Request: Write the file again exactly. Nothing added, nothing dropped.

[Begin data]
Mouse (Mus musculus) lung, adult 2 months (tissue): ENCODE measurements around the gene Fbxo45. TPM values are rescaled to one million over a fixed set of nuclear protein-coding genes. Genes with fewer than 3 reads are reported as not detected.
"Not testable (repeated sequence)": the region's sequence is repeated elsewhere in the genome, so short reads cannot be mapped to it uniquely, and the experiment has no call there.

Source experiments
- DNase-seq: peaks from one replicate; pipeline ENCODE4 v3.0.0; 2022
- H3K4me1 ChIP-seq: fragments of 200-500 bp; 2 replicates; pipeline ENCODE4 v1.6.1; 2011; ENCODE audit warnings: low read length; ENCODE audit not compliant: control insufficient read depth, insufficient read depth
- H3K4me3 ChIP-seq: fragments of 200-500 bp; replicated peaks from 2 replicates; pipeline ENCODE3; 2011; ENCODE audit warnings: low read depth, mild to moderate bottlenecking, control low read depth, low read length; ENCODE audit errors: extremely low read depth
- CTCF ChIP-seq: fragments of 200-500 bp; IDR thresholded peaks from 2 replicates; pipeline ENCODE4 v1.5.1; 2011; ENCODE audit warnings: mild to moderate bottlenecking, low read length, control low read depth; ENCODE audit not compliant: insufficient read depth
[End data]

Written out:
Mouse (Mus musculus) lung, adult 2 months (tissue): ENCODE measurements around the gene Fbxo45. TPM values are rescaled to one million over a fixed set of nuclear protein-coding genes. Genes with fewer than 3 reads are reported as not detected.
"Not testable (repeated sequence)": the region's sequence is repeated elsewhere in the genome, so short reads cannot be mapped to it uniquely, and the experiment has no call there.

Source experiments
- DNase-seq: peaks from one replicate; pipeline ENCODE4 v3.0.0; 2022
- H3K4me1 ChIP-seq: fragments of 200-500 bp; 2 replicates; pipeline ENCODE4 v1.6.1; 2011; ENCODE audit warnings: low read length; ENCODE audit not compliant: control insufficient read depth, insufficient read depth
- H3K4me3 ChIP-seq: fragments of 200-500 bp; replicated peaks from 2 replicates; pipeline ENCODE3; 2011; ENCODE audit warnings: low read depth, mild to moderate bottlenecking, control low read depth, low read length; ENCODE audit errors: extremely low read depth
- CTCF ChIP-seq: fragments of 200-500 bp; IDR thresholded peaks from 2 replicates; pipeline ENCODE4 v1.5.1; 2011; ENCODE audit warnings: mild to moderate bottlenecking, low read length, control low read depth; ENCODE audit not compliant: insufficient read depth